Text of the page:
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South Jordan Journal

South Jordan Elementary to share message of friendship, community in 'Seussical the Musical, Jr.'

Feb 23, 2022 06:38PM ● By Julie Slama

South Jordan Elementary cast members will perform in bright, colorful costumes in “Seussical the Musical, Jr.,” which will be performed in the round. (Photo courtesy of Diane Witt-Roper/South Jordan Elementary)

By Julie Slama | [email protected]

Thirty-nine South Jordan Elementary students know a little bit about Whoville as they share the story of friendship, loyalty and love in their performance of “Seussical the Musical, Jr.”

The musical will be performed at 6:30 p.m., March 2-3 and at 7:30, March 4 at South Jordan Elementary, 11205 S. Black Cherry Way. It is under the direction of second grade teacher Alan LaFleur, with music by Beverley Taylor Sorenson music specialist Nancy Hopkin and costumes, set design and choreography assistance by Diane Witt-Roper. The family-friendly show is free with a run time of about 75 minutes.

“This is a show that Alan has wanted to do for years,” Witt-Roper said. “He loves Dr. Seuss and it’s just great that we’re doing it during Dr. Seuss’ birthday. It’s a message about bringing community together and we’re super excited to do it this year.”

The storyline brings in favorite Dr. Seuss characters as the Cat in the Hat narrates the story of Horton the Elephant, who discovers a speck of dust that is home to tiny people called the Whos. He is loyal in protecting them and in guarding an abandoned egg that has been left in his care by Mayzie La Bird. While facing ridicule and danger, his friend Gertrude McFuzz never loses faith in him and together, they welcome everyone into their community.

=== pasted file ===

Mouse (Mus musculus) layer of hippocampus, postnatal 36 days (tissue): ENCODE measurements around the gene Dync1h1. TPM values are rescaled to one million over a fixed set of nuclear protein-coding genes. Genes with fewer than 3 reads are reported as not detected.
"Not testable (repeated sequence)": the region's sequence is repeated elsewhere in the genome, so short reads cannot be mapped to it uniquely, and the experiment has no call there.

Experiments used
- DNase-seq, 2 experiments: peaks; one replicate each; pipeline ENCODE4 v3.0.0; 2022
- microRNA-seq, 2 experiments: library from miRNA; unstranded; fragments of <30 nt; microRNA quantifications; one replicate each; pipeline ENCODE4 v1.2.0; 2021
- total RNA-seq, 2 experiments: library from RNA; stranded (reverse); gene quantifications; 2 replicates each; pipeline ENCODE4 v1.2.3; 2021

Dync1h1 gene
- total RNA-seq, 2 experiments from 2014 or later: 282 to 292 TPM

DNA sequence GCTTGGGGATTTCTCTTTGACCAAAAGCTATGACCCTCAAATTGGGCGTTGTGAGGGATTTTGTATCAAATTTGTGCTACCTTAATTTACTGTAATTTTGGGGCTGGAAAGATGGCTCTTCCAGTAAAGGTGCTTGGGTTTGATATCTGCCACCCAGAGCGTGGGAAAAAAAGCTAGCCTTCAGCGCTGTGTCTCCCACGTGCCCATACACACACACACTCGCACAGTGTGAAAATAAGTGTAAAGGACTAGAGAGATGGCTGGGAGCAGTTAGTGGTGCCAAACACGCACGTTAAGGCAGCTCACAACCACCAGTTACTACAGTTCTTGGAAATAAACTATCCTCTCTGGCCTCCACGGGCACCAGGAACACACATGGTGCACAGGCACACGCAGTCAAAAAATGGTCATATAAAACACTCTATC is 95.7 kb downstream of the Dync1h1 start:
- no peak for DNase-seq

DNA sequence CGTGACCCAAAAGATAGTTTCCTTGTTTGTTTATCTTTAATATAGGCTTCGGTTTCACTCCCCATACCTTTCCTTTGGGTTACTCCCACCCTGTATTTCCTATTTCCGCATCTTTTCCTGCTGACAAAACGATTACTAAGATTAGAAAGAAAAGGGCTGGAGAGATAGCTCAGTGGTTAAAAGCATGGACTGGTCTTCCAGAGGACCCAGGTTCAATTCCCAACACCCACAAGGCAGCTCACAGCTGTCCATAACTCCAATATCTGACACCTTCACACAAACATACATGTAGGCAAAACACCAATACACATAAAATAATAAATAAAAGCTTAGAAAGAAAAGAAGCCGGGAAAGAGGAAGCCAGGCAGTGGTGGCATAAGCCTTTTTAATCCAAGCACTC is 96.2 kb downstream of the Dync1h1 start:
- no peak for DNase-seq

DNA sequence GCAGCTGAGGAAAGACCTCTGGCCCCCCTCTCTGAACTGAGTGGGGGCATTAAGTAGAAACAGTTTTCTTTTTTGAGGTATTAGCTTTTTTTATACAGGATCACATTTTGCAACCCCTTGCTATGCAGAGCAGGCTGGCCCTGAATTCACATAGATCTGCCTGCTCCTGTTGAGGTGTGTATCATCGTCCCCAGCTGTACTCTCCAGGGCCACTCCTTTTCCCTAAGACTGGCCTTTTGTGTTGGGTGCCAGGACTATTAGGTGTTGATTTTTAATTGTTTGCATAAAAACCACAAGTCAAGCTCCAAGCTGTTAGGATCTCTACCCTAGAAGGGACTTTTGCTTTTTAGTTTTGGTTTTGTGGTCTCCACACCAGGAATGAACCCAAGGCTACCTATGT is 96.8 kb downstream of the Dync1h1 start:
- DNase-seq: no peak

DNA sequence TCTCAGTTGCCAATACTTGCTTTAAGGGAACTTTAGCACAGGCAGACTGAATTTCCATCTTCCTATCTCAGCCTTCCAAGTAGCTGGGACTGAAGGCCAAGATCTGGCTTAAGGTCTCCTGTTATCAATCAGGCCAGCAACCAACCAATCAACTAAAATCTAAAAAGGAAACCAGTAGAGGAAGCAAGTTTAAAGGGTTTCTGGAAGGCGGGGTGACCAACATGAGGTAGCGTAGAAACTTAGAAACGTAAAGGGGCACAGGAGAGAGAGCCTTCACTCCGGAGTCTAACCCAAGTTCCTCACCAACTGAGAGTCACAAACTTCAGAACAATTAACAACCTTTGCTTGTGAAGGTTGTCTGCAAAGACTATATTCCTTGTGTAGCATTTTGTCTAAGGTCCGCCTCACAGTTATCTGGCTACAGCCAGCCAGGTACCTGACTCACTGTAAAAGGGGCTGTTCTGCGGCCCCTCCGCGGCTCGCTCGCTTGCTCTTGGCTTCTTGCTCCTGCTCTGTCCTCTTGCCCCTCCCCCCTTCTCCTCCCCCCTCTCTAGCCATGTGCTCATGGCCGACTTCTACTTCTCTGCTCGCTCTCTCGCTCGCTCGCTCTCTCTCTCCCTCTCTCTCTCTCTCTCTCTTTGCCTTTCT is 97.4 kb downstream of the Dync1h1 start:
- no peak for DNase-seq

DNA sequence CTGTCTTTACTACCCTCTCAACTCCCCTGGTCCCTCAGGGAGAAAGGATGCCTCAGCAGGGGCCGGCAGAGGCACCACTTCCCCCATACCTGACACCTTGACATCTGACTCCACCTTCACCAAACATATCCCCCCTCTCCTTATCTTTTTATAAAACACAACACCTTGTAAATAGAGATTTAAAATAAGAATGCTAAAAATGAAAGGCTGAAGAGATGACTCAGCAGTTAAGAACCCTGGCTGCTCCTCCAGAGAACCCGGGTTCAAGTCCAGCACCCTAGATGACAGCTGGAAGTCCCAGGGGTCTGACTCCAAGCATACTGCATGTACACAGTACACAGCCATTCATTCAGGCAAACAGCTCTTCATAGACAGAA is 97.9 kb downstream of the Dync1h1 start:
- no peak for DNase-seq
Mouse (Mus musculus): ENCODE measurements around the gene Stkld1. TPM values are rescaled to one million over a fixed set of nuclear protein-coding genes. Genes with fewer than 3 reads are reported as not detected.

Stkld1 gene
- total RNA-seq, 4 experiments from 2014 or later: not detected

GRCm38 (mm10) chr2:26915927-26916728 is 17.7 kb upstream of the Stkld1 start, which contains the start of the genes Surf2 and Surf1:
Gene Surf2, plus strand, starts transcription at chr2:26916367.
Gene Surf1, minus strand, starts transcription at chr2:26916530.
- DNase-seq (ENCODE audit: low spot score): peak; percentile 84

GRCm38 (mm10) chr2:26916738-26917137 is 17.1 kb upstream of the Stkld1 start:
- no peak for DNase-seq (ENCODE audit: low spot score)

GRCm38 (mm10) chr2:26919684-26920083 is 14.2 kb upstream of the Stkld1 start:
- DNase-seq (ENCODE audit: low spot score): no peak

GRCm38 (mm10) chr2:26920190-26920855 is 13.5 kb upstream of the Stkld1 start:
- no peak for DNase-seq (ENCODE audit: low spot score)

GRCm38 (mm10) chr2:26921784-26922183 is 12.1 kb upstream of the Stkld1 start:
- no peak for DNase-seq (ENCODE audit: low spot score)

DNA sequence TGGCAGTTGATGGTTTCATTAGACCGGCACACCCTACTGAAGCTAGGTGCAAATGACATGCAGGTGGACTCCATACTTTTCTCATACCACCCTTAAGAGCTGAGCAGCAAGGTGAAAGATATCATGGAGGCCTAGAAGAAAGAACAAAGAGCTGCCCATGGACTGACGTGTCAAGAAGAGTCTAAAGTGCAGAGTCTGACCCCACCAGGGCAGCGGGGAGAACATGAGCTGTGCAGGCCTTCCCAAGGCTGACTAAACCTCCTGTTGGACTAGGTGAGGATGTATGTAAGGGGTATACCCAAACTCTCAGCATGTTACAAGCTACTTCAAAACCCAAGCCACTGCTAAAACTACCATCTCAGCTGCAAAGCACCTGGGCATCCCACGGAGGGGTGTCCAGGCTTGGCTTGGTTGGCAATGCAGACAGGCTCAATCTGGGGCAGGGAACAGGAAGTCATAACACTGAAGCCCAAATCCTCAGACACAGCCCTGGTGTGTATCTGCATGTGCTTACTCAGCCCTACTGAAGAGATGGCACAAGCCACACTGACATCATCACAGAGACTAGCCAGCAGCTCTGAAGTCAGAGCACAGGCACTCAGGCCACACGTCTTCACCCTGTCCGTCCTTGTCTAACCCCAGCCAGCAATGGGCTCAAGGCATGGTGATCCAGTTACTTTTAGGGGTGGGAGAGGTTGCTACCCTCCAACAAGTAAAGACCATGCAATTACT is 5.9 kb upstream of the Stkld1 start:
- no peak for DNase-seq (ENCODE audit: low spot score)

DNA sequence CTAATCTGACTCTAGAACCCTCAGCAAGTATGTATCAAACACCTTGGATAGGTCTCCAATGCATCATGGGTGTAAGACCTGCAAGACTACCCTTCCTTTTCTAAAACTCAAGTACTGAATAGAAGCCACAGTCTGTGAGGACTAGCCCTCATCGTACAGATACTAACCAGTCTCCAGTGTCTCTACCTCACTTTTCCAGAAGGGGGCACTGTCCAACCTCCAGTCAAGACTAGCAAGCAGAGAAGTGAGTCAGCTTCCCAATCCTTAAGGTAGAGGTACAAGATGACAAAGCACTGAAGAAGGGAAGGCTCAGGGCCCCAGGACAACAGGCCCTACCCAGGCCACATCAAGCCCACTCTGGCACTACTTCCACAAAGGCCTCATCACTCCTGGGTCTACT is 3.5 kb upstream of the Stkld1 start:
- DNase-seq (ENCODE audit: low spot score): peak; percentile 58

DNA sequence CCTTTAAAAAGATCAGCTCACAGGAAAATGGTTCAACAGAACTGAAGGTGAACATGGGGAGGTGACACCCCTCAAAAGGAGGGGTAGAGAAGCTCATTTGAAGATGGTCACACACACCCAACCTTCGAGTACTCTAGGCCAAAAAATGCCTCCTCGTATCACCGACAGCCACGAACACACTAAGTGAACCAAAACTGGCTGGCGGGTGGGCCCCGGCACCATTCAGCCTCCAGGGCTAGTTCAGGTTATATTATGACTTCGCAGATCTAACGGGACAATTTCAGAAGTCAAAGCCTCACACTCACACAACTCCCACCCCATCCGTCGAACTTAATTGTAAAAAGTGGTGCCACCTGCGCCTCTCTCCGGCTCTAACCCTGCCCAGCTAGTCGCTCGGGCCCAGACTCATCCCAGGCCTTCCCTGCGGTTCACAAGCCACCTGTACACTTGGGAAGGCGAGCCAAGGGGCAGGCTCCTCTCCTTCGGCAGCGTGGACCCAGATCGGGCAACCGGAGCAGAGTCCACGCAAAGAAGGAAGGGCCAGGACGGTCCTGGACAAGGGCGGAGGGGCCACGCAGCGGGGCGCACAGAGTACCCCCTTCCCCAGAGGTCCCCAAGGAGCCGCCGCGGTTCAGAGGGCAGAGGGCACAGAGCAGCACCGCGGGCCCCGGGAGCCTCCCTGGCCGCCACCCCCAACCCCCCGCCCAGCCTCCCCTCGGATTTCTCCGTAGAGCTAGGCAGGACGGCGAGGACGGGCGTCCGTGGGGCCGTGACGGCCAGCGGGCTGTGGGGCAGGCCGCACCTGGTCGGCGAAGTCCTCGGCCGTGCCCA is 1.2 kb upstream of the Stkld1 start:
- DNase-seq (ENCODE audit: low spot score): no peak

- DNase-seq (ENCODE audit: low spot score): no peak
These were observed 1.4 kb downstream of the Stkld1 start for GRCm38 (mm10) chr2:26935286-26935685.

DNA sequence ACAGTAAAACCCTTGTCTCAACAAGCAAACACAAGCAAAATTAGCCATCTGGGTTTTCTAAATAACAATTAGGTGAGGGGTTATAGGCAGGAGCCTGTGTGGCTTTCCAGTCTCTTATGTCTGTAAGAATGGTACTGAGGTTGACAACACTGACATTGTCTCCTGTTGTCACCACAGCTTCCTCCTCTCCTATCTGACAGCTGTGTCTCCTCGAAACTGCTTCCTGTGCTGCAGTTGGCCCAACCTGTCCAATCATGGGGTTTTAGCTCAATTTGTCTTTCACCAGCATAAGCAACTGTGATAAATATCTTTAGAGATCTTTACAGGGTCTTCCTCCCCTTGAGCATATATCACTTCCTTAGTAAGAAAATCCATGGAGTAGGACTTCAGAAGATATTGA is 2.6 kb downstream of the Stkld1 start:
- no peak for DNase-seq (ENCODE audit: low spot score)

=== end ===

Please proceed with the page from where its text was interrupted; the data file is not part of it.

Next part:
Rehearsals began after school in December for the show that will be presented in the round. It’s the first time South Jordan Elementary students are performing in the round.

“The students will be performing on a four-foot platform as well as on the stairs to the stage and all around the theater, so everyone should be able to see no matter where you sit,” Witt-Roper said. “It’s going to be fun with bright colors and special, unique costumes for every participant.”

Performing in the round will give students, some who have performed on stage before and some who are new to theater, an extra challenge in addition to reading and memorizing their lines.

“We’re learning it’s not just face front or left stage or right stage. It’s encompassing every aspect of the whole entire room,” Witt-Roper said. “It’s a different format and kids are learning there’s a different way of doing the similar activity.”

She said that performing in the round brings in math and science “because they’re singing, turning, dancing, running, and still keeping their chins up and knowing where their focal point of projection is. The kids know their back is to the audience for these few measures, then they’re turning to face this part of the audience.”

Another part of being involved in the cast is learning commitment and persistence in taking care of themselves to stay cast. This year, the show is not double cast.

“I think these times really lend themselves to putting in the hard work and effort, but also making sure that you’re able to participate because we don’t have another character to help step in for them this year,” Witt-Roper said. “We’re living in different times, and we want the students to be proactive in doing their best to stay healthy. We want the students to have this experience.”

In mid-January, when school was taught virtually, Witt-Roper said the cast was disappointed.

“They were so bummed and wanted to come to school at least for play practice,” she said. “They really missed it and we're so glad to be back and are excited to be able to perform.”

This is the ninth year South Jordan Elementary has performed a musical. Other productions have included “Mary Poppins,” “Beauty and the Beast,” “Aladdin,” “Pirates of the Caribbean” and “The Wizard of Oz.”